Fixed-rate mortgage with just 5% down is alive and well

SMART MOVES

March 31, 1991|By ELLEN JAMES MARTIN

Looking to buy a house with just 5 percent down?

Then you'll be pleased to hear that reports on the death of conventional loans with a low down payment have been greatly exaggerated.

"Five percent down fixed-rate loans are alive and well," says Paul Havemann, a vice president at HSH Associates, the mortgage publishing firm.

Granted, as part of a consumer credit crunch that has also made it harder for regular folks to get credit cards or car loans, some lenders have closed their windows on 5 percent down fixed-rate conventional mortgages.

But many have not.

"We do a tremendous number of these loans," says Diane Cortes, senior vice president at Columbia-based PaineWebber Mortgage Finance Co., noting that 30 to 35 percent of the loans originated by her firm continue to be "5 percent downers," as some in the industry call them.

At the Towson office of GMAC Mortgage Corp., John Miley, a loan officer, tells a similar story. "Some lenders have changed, but we're bucking the trend in terms of down payment requirements," he says.

The reality is that making low down payment loans is good for business.

This spring, home sales are picking up in many communities and a large amount of the business is generated by first-time buyers bearing little cash. Making mortgages is a highly competitive business and a lender that refuses to deal with that population greatly limits its market, mortgage specialists observe.

It's understandable that lenders would be ambivalent about making 5 percent down mortgages, which these days are considered especially risky.

"Our feeling is that a transaction needs at least a 10 percent down payment to give the borrower sufficient motivation to fulfill his obligation," says Sam Lyons, a senior vice president for Great Western Bank, which has mortgage lending offices in Baltimore and Bethesda.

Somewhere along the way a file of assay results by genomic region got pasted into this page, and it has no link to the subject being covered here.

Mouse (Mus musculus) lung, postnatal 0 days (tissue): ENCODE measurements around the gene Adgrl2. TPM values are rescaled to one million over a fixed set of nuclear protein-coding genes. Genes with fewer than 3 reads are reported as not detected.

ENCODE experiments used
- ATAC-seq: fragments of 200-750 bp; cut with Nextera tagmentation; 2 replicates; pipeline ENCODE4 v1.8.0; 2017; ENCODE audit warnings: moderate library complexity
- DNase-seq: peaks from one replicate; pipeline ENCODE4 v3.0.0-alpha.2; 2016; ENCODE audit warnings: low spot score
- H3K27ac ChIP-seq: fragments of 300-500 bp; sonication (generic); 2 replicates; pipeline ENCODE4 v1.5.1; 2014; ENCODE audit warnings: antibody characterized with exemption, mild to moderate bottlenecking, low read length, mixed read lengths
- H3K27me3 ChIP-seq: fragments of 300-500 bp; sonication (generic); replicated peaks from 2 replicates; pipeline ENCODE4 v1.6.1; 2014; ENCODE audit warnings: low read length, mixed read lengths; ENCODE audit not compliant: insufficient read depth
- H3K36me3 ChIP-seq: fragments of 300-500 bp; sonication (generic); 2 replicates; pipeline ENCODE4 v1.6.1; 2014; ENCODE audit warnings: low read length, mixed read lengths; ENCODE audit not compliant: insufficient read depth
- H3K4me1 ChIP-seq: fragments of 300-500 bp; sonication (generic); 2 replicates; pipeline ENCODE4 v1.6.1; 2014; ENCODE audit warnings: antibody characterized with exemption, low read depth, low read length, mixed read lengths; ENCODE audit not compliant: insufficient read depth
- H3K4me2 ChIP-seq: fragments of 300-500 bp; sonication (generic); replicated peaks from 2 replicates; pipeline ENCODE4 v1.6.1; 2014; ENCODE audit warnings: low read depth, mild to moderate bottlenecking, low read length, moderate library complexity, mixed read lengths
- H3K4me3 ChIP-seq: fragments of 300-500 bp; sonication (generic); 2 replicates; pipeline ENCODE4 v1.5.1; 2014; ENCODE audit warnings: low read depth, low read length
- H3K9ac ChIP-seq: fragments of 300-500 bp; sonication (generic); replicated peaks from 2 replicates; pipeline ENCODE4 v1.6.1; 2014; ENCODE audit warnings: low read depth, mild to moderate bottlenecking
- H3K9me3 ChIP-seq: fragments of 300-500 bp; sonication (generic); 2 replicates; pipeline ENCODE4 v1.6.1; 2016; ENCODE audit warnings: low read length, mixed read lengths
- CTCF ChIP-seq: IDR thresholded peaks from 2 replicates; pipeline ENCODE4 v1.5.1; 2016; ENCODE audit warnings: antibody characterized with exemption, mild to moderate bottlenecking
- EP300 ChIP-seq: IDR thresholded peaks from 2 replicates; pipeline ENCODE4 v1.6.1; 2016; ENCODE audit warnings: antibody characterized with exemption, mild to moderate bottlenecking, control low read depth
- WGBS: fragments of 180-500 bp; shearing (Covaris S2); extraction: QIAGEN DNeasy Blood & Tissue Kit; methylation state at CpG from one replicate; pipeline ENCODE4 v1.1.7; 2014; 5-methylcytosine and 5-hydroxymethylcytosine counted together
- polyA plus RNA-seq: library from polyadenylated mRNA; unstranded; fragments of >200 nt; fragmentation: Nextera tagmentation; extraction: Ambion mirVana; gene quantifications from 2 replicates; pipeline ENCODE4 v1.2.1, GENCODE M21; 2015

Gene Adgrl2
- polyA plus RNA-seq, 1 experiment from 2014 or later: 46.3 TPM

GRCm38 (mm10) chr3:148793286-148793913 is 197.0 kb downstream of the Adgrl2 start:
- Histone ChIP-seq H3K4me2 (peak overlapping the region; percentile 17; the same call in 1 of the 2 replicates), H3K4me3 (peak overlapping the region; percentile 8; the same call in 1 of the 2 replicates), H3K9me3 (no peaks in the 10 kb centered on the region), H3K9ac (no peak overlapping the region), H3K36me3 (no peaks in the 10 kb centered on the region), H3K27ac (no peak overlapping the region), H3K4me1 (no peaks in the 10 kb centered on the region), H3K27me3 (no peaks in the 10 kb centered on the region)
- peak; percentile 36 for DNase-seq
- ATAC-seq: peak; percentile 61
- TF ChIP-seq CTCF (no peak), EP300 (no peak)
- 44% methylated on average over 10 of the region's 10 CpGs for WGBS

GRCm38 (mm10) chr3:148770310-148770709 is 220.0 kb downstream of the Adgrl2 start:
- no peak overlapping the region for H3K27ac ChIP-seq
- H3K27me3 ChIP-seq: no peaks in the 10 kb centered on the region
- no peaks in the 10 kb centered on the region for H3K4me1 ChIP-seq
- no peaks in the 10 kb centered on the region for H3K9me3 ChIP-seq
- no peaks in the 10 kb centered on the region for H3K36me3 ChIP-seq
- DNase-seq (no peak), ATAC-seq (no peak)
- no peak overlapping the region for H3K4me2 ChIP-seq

The theory is that the greater your ownership stake, the greater your incentive to keep up your payments, Mr. Lyons says. Statistics bear out that those who own more of a property are less likely to default, he says.

Through much of the 1980s, lenders could count on homes appreciating enough to give a buyer a decent equity stake within a couple of years -- even if he started with a skimpy down payment. But the slowdown in appreciating property values that has occurred in many communities within the past two years has made it possible for the reverse to happen.

"In a lot of areas, prices have fallen at least 5 percent, if not more. That wipes out any down payment that the borrower had.

"It means the property has been financed out to 100 percent of its current value or more and that's a no-no in the lending field," says Keith Gumbinger, an HSH Associates spokesman.

But don't let a lender give you the impression that his risk in making a low down payment mortgage is unmitigated.

Remember that a home mortgage is secured by the property it finances and that through the foreclosure process, the lender can take possession of the property after the borrower has failed to make several consecutive payments. Typically, the lender will get back a large percentage of the unpaid debt when he sells the home at auction or through another method.

Remember, too, that virtually everyone who takes out a 5 percent down conventional mortgage is required to cover the cost of a private mortgage insurance policy which covers most of the losses sustained by a lender after the foreclosure process is complete.

Despite these protections, however, lenders sleep more peacefully when the loans they make perform as promised rather than go into default, points out Mr. Lyons, of Great Western Bank. "Default is uncomfortable -- whether you have private mortgage insurance or not. You have to go through the collection effort. And many of the loans that go into default won't go through foreclosure," he says.

If you're a candidate for a low- down-payment loan, mortgage spe

cialists offer these pointers:

* Polish your credit history.

Even lenders that still make low down payment fixed-rate mortgages are more stringent in their credit requirements on these loans than on those involving larger down payments.

It's always a good idea to obtain copies of your credit reports in advance of applying for a mortgage. There's a significant chance that you'll find an error on one of these reports and it's better to correct them before the lender gets its copies.

Even if the blemishes on your record are legitimate, you'll want to assemble materials explaining why they occurred. For example, if late payments are related to the fact that you were temporarily unemployed through no fault of your own, you might want to obtain a letter from your former employer to that effect.

"As the borrower, you'll want to scramble to fix the damage," Mr. Havemann says.

* Consider other low-down-payment alternatives to the conventional mortgage.

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